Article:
Early detection and intervention (EDI) is a main challenge in psychosis research. The Chilean schizophrenia (SZ) national program has universal support and treatment by law for all SZ patients, but this does not yet extend to earlier stages of illness. Therefore, we have piloted an ultra-high risk (UHR) program to demonstrate the utility and feasibility of this public health approach in Chile.
We introduce "The University of Chile High-risk Intervention Program," which is the first national EDI program for UHR youths. Longitudinal follow-up included clinical and cognitive assessments, and monitoring of physiological sensory and cognitive indices, through electroencephalographic techniques.
We recruited 27 UHR youths over 2 years. About 92.6% met criteria for attenuated psychosis syndrome (APS). Mean Scale of Psychosis-Risk Symptoms (SOPS) ratings in the cohort were 6.9 (SD 4.6) for positive, 9.1 (SD 8.3) for negative, 5.4 (SD 5.3) for disorganized and 6.3 (SD 4.1) for general symptoms. About 14.8% met criteria for comorbid anxiety disorders and 44.4% for mood disorders. Most participants received cognitive behavioural therapy (62.9%) and were prescribed low dose antipsychotics (85.2%). The transition rate to psychosis was 22% within 2 years.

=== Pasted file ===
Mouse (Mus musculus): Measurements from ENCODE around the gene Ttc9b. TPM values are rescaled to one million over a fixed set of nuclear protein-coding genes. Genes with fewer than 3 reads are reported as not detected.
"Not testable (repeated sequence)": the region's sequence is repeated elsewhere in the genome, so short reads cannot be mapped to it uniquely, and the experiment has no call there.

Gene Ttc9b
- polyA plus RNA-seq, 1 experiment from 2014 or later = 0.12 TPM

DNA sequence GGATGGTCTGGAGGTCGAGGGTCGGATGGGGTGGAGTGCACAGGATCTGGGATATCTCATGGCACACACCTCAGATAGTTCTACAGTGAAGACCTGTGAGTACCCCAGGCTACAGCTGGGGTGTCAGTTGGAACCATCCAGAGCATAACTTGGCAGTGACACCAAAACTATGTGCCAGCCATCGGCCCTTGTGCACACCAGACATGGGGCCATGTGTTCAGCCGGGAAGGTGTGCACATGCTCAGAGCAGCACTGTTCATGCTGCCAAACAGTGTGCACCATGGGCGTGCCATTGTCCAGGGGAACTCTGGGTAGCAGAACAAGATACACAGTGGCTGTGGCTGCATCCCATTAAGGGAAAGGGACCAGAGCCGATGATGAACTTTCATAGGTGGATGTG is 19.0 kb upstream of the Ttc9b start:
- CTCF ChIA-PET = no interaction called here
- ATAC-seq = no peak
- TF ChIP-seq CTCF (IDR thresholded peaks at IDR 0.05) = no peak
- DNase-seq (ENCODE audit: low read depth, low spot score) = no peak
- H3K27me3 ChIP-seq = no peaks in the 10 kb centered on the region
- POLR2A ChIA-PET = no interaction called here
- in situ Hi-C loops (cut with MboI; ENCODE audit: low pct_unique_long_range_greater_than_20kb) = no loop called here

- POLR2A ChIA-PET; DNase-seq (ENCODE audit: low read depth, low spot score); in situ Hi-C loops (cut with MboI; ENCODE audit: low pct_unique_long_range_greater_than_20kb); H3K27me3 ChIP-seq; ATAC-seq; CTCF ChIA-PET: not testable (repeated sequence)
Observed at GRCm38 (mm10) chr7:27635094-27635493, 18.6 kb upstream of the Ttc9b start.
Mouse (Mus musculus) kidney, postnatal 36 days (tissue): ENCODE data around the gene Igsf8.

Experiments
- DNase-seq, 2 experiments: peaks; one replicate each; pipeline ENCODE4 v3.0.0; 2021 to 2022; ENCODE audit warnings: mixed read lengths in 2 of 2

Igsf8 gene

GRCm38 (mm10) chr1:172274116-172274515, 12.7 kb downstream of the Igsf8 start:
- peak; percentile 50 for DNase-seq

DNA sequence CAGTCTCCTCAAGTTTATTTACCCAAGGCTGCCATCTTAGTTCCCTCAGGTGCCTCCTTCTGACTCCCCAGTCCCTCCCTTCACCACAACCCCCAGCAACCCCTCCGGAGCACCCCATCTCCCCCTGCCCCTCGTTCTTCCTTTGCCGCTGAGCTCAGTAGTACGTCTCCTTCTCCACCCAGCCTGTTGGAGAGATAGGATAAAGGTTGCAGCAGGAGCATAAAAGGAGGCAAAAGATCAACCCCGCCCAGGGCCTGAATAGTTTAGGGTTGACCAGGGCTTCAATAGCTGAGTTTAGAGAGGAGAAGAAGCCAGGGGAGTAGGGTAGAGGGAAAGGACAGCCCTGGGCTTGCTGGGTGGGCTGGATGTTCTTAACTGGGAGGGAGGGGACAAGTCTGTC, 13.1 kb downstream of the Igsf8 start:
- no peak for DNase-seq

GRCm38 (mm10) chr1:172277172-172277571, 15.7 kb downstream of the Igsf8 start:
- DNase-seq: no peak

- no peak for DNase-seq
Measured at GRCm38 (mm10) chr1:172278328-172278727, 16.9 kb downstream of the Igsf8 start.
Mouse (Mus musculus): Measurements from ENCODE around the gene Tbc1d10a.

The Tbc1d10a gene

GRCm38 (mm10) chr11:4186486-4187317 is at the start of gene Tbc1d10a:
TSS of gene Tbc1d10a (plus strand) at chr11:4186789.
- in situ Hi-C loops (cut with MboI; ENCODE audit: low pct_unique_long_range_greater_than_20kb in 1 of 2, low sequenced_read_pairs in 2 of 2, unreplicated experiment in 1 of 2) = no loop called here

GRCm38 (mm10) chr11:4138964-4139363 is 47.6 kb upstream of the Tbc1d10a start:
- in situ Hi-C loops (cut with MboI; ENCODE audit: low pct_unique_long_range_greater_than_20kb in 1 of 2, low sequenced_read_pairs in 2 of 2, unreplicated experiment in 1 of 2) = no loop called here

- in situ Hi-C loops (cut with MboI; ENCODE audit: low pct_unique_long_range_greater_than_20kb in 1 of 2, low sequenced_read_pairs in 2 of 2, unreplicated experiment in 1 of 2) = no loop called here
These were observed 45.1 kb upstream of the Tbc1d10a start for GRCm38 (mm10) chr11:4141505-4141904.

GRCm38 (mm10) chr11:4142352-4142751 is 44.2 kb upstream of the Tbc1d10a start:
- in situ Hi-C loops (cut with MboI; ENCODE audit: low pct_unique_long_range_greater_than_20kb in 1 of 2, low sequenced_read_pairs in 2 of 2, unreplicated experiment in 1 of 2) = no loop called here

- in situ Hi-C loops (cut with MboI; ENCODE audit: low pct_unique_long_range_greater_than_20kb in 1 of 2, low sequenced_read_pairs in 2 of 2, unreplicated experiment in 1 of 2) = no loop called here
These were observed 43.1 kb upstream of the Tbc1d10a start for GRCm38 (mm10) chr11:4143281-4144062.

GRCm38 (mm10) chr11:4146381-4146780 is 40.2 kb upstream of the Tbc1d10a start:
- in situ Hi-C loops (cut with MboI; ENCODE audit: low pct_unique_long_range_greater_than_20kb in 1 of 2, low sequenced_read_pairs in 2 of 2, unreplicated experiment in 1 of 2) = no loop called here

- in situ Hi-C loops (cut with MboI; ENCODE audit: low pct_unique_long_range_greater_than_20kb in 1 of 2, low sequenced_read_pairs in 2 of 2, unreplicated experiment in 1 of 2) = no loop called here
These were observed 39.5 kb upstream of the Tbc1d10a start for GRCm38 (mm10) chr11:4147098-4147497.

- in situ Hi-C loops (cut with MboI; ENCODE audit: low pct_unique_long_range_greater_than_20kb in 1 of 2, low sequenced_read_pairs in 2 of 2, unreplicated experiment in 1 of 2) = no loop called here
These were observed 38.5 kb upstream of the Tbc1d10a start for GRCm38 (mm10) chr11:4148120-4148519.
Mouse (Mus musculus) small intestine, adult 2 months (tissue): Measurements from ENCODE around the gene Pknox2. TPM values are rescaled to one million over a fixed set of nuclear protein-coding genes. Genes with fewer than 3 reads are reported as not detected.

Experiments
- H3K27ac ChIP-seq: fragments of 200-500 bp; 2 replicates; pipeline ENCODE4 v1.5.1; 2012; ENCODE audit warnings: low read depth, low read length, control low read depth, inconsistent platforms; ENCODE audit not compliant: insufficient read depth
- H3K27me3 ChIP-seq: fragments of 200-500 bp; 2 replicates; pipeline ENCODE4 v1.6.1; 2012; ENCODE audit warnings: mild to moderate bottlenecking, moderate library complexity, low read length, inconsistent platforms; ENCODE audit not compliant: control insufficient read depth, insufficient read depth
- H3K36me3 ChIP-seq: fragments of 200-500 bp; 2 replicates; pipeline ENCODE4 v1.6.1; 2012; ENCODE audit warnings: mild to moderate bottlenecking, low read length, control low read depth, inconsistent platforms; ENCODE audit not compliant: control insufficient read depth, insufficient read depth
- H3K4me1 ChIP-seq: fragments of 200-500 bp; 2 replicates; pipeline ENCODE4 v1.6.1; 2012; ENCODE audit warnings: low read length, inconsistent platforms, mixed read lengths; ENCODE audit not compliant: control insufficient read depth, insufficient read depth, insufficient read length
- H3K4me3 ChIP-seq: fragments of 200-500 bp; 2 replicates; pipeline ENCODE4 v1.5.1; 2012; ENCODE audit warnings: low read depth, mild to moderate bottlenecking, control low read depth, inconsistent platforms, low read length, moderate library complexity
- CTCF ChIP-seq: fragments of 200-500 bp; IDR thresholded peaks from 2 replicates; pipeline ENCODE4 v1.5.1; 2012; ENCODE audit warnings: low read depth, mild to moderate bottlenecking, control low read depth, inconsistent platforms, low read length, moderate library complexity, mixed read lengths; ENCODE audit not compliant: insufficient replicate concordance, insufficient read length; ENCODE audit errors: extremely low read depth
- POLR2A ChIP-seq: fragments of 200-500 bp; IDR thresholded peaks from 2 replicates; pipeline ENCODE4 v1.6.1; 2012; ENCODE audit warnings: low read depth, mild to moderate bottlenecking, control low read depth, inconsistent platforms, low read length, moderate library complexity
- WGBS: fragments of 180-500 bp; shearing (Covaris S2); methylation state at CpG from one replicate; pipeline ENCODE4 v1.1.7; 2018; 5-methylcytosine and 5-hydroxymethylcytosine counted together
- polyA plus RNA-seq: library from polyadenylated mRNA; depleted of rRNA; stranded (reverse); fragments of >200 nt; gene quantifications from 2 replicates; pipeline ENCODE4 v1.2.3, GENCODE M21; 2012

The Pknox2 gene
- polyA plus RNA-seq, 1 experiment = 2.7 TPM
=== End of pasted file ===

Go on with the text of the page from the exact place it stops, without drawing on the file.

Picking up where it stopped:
We describe our experience in establishing the first EDI program for UHR subjects in Chile. Our cohort is similar in profile and risk to those identified in higher-income countries. We will extend our work to further optimize psychosocial and preventive interventions, to promote its inclusion in the Chilean SZ national program and to establish a South American collaboration network for SZ research.